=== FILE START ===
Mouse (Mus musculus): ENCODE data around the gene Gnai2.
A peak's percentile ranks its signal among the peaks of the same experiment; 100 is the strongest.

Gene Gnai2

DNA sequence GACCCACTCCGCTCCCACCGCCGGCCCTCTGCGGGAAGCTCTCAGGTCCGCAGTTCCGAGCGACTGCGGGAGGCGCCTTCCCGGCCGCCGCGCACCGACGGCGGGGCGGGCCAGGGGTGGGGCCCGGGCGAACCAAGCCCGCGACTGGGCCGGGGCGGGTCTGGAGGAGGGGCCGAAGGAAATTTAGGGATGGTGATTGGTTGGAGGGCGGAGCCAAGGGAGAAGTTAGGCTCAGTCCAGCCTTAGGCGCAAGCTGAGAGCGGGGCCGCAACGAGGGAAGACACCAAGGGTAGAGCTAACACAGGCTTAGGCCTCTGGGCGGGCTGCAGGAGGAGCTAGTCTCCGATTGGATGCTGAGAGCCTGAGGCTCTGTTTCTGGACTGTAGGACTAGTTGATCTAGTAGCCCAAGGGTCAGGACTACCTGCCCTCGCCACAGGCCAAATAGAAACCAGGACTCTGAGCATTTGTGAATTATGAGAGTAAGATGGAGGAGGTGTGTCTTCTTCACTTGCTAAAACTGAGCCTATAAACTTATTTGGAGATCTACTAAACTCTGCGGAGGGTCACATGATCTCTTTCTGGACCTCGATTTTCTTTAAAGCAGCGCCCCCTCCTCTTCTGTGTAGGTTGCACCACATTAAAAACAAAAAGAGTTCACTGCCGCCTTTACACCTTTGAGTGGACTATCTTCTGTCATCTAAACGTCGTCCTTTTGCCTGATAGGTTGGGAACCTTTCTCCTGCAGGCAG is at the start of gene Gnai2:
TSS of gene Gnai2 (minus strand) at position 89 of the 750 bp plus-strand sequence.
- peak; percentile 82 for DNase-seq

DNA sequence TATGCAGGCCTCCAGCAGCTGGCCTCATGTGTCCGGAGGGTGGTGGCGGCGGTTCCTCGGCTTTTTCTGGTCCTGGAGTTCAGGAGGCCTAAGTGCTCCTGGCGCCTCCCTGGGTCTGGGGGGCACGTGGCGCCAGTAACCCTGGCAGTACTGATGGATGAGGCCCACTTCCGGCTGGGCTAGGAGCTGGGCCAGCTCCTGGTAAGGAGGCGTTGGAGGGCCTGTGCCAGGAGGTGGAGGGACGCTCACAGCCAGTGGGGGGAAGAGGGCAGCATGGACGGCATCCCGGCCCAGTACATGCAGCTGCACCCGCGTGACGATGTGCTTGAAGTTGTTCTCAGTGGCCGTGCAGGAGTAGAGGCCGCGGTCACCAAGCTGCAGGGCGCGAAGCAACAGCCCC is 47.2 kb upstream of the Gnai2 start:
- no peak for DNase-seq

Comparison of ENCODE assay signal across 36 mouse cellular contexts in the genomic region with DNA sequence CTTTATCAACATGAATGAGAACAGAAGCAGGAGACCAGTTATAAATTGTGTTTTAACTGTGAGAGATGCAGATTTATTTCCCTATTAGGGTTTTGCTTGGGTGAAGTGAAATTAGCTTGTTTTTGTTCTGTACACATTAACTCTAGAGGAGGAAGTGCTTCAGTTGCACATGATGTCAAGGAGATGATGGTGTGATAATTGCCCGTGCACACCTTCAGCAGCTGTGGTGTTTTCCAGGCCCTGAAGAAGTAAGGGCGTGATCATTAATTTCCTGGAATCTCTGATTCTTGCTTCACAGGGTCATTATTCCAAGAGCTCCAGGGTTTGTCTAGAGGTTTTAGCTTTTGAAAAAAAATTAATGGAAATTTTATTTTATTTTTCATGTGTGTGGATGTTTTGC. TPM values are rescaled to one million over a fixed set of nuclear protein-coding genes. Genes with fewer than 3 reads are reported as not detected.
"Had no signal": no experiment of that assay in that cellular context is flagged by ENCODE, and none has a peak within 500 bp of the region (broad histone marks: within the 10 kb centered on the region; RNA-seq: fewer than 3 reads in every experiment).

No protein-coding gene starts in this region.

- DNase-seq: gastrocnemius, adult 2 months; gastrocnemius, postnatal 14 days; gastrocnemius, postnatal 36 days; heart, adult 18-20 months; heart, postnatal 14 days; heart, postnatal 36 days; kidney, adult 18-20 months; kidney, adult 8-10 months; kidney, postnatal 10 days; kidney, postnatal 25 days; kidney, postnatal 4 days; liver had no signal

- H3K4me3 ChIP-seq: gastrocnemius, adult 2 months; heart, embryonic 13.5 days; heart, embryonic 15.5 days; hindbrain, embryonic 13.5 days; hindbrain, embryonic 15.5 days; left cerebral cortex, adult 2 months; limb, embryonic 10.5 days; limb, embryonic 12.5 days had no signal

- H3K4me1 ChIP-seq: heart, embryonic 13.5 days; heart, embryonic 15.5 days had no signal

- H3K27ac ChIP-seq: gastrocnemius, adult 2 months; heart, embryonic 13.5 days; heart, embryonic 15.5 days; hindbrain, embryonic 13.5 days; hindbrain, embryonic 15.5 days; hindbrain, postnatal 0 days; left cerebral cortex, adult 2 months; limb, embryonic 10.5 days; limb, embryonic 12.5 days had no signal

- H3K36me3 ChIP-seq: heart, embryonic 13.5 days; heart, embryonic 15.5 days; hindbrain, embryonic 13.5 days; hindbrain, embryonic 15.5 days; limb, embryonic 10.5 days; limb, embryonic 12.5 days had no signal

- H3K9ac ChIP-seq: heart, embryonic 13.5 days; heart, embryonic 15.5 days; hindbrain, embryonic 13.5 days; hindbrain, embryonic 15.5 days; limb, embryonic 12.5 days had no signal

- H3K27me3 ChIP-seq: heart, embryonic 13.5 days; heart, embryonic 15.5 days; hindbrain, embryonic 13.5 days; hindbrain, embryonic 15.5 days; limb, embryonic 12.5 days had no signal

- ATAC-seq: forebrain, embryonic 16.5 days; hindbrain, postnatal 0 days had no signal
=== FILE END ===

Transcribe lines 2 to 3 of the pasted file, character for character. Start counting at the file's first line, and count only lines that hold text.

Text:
A peak's percentile ranks its signal among the peaks of the same experiment; 100 is the strongest.

Gene Gnai2